Precedence acknowledged amid constitutionality concerns of Trump impeachment


DENVER (KDVR) — Legal experts continue to debate whether it’s constitutional to hold an impeachment trial for a former president. A majority of senators voted Tuesday to proceed with the trial. But 45 Republicans are signaling a conviction may not happen.

While former President Donald Trump cannot be thrown out of an office he no longer holds, the process could prevent him from holding public office again.

“Those, you would think, in the Republican Party– more than five– people would’ve thought this is a nightmare we want to get over and don’t want to replay it down the road,” said Norman Provizer, political science professor at Metropolitan State University of Denver.

Provizer pointed to former President Richard Nixon’s resignation when Republicans told the president they would not stand by him. The current political atmosphere, however, is very different, Provizer said.

“[Tuesday’s] vote gives you a pretty good signal of the sentiment of the jurors involved,” he said.

That vote occurred after Sen. Rand Paul of Kentucky attempted to force an initial vote on the constitutionality of the impeachment trial. Senate Majority Leader Chuck Schumer then forced a vote to table Paul’s motion and succeeded with only five Republican votes.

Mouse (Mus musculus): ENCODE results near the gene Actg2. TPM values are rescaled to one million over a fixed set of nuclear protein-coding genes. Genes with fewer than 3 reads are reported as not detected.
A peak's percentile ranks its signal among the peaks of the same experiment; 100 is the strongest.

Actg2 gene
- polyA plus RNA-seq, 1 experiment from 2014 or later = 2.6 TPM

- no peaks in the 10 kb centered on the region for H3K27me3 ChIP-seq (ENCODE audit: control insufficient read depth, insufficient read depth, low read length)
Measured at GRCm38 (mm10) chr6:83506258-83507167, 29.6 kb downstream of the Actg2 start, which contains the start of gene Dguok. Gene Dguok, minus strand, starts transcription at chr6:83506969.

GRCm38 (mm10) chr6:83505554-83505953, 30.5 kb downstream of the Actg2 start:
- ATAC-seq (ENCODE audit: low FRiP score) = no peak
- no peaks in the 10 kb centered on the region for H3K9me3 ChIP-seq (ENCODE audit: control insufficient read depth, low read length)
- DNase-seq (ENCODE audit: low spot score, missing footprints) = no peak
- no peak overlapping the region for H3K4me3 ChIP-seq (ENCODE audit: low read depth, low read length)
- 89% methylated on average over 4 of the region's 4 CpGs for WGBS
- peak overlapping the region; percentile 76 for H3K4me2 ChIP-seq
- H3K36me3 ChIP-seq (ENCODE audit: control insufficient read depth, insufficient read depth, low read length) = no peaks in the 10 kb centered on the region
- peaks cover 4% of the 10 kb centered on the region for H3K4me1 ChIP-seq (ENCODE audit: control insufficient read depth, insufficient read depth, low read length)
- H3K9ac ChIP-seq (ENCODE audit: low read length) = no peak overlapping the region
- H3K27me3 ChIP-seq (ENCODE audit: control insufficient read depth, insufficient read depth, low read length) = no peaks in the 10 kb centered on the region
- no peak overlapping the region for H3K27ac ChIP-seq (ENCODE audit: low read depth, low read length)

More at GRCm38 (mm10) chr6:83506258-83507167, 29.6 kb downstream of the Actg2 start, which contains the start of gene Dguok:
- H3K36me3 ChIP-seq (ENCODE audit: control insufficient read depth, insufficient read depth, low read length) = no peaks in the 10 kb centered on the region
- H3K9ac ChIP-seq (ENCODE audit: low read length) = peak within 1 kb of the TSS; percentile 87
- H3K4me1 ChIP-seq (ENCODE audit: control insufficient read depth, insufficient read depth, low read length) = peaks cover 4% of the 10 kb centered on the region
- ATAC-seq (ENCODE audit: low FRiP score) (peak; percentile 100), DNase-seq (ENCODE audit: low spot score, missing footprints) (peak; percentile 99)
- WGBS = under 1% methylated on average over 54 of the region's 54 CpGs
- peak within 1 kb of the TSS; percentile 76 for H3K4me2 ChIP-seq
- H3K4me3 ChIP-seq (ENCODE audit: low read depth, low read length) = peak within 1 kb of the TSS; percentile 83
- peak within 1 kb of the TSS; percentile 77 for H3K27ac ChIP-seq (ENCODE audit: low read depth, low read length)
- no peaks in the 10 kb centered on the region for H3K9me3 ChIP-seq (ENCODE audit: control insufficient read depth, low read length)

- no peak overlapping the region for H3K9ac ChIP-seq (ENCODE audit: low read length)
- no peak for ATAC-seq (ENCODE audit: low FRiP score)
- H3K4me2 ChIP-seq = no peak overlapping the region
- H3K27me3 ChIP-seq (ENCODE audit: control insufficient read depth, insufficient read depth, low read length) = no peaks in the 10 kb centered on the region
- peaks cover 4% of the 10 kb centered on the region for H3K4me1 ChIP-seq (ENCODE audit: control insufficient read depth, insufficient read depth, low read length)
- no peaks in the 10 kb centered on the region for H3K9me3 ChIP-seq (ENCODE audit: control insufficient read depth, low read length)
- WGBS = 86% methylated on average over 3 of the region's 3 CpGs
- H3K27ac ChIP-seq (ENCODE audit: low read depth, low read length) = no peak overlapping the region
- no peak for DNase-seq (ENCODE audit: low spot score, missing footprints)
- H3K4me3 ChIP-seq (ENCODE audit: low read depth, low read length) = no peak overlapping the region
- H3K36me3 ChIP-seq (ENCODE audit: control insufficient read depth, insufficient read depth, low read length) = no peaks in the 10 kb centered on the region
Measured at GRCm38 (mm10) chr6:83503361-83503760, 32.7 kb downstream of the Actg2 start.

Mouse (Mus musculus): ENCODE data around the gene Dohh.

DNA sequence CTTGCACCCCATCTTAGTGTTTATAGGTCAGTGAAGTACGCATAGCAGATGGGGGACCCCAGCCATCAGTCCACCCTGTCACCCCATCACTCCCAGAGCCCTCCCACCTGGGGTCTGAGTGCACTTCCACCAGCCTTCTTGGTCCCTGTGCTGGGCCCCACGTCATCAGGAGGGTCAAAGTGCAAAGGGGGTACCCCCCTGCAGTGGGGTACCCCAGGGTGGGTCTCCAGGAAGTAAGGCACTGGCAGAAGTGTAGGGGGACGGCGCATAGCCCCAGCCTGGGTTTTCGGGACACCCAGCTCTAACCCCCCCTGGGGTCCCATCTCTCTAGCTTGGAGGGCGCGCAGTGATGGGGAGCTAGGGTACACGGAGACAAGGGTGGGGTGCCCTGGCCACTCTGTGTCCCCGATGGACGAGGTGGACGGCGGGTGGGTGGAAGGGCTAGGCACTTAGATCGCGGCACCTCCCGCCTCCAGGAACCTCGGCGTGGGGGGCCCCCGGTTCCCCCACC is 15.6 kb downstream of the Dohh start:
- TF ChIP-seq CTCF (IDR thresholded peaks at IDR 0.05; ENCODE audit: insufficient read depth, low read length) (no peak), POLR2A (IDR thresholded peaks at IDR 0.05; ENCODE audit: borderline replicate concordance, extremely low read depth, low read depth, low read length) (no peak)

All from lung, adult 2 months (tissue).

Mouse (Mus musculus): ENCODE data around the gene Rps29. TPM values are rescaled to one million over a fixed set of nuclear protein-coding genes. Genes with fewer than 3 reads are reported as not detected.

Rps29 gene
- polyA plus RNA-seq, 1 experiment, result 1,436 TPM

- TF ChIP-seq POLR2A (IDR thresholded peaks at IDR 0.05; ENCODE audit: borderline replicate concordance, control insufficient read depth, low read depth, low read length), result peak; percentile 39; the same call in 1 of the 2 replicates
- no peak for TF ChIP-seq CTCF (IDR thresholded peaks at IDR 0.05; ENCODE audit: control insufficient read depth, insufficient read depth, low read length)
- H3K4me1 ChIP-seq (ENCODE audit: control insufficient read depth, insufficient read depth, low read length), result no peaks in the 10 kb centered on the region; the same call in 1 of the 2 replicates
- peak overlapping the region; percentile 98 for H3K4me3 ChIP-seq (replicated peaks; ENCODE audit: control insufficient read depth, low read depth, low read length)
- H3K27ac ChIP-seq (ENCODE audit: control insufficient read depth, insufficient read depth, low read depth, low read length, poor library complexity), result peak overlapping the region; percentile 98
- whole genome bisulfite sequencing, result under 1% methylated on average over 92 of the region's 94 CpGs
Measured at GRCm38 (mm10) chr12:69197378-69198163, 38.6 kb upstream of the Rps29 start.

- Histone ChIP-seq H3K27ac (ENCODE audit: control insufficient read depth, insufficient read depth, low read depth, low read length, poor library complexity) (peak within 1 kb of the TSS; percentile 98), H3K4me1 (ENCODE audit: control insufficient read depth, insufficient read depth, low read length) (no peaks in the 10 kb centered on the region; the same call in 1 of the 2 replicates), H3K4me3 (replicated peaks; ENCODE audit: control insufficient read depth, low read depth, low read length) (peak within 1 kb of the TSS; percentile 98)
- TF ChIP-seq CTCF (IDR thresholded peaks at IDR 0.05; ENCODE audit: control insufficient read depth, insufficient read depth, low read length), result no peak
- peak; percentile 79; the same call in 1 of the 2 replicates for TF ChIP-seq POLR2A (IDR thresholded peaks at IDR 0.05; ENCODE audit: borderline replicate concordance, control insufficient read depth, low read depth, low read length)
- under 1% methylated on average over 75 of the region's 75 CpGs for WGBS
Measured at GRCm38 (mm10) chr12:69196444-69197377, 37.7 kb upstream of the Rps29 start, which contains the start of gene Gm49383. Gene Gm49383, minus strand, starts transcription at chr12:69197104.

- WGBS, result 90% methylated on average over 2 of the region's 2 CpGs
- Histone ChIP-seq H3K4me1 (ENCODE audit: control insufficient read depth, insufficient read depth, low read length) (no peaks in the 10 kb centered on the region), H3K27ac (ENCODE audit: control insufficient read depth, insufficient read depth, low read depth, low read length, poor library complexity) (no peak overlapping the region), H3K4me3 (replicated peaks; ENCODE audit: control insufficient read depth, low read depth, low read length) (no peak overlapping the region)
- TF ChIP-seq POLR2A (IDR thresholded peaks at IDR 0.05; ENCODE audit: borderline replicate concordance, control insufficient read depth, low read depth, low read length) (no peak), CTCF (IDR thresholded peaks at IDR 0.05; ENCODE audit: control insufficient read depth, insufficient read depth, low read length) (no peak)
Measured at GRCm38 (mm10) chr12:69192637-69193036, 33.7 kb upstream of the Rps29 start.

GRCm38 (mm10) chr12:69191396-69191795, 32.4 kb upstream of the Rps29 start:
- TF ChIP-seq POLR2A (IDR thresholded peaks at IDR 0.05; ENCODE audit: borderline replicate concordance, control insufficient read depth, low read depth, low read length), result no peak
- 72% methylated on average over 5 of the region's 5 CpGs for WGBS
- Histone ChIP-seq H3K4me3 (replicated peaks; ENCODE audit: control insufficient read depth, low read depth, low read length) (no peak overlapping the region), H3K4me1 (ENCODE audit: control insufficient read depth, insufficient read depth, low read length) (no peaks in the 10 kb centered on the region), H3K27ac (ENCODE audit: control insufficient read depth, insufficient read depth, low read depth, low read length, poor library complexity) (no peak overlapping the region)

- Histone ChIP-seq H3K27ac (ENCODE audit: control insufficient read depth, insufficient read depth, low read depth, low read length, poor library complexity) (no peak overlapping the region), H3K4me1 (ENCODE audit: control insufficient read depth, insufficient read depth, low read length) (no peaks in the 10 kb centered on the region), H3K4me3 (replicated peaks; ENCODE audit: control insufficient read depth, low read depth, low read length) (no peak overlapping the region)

Provizer said there’s precedence to move forward. In 1876, the secretary of war resigned moments before he was to be impeached. That action did not prevent his impeachment.

The Constitution does not specifically say senators cannot convict a former president. It does say the chief justice shall preside over the trial of the president– not a former president. That’s how Justice John Roberts escaped presiding over Trump’s current impeachment trial. 

Senate President Pro Tempore Patrick Leahy is serving as the judge. Shortly after swearing in his fellow senators as jurors, Leahy was hospitalized. He said he didn’t feel well. He was released from the hospital late Tuesday, according to his office.

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